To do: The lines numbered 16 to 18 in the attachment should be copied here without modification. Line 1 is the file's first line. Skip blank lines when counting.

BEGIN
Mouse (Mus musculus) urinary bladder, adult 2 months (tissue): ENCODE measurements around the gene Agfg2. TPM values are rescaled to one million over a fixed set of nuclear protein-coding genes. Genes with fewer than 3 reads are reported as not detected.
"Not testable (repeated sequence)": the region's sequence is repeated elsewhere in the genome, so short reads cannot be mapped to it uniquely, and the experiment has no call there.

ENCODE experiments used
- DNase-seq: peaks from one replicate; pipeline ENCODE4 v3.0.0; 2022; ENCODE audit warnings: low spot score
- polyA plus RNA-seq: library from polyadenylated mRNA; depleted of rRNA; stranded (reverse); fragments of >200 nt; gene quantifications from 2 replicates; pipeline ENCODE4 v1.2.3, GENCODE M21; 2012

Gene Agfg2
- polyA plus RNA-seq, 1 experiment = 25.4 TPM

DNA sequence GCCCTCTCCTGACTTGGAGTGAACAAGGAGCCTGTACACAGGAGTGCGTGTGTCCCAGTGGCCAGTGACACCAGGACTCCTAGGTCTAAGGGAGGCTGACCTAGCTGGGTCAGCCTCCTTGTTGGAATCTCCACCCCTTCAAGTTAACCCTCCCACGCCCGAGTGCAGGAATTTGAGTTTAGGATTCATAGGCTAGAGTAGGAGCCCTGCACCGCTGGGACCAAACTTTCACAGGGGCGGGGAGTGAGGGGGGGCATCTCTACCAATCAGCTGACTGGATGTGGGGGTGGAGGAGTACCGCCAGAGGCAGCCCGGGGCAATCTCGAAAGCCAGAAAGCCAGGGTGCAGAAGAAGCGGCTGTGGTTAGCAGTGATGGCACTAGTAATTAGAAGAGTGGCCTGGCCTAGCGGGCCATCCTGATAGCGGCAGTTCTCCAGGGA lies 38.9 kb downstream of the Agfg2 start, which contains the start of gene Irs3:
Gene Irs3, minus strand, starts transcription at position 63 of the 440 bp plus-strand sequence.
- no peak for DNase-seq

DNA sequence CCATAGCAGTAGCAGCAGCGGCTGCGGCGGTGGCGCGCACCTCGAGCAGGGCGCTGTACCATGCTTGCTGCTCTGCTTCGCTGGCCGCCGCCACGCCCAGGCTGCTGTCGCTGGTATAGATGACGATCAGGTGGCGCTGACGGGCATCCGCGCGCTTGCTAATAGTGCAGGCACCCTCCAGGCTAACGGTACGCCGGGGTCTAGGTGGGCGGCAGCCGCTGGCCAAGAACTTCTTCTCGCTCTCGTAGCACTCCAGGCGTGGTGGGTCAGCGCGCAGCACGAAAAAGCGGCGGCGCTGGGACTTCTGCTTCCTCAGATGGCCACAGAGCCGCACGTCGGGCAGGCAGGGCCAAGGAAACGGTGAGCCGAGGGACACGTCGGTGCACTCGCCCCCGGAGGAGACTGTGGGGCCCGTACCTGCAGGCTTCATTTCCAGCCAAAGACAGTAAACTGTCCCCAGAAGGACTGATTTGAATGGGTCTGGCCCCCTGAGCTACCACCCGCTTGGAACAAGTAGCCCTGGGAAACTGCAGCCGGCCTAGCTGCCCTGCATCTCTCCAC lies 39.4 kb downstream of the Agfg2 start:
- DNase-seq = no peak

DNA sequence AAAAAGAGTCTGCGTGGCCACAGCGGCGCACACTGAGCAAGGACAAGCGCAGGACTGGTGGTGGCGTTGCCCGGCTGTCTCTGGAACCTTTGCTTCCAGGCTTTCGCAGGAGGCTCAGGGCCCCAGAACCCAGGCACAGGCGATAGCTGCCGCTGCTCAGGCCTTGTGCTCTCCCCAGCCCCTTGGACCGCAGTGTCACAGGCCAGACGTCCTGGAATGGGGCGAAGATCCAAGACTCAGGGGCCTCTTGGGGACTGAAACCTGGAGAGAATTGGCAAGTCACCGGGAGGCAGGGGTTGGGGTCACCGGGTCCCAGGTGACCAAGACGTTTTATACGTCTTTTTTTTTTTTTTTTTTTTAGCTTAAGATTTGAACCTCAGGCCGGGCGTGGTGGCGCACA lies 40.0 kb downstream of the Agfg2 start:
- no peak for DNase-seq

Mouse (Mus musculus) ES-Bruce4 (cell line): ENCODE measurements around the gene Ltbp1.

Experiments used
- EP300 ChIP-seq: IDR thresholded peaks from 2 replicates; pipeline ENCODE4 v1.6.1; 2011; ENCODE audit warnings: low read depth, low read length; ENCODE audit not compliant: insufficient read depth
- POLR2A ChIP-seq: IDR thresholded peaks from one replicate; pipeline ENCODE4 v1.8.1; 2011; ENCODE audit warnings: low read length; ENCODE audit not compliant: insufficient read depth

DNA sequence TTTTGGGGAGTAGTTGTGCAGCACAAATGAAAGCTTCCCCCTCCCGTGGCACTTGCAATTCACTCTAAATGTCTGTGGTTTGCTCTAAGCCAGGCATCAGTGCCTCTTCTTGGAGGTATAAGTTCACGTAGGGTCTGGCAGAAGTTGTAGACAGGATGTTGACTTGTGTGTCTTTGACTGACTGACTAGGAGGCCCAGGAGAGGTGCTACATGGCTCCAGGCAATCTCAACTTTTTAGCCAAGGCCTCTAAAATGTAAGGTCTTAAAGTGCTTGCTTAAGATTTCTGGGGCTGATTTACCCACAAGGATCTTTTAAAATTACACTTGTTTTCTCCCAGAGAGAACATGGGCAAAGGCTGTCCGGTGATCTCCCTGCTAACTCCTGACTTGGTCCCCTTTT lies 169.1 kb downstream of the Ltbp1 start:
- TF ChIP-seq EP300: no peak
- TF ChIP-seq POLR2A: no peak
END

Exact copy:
Experiments used
- EP300 ChIP-seq: IDR thresholded peaks from 2 replicates; pipeline ENCODE4 v1.6.1; 2011; ENCODE audit warnings: low read depth, low read length; ENCODE audit not compliant: insufficient read depth
- POLR2A ChIP-seq: IDR thresholded peaks from one replicate; pipeline ENCODE4 v1.8.1; 2011; ENCODE audit warnings: low read length; ENCODE audit not compliant: insufficient read depth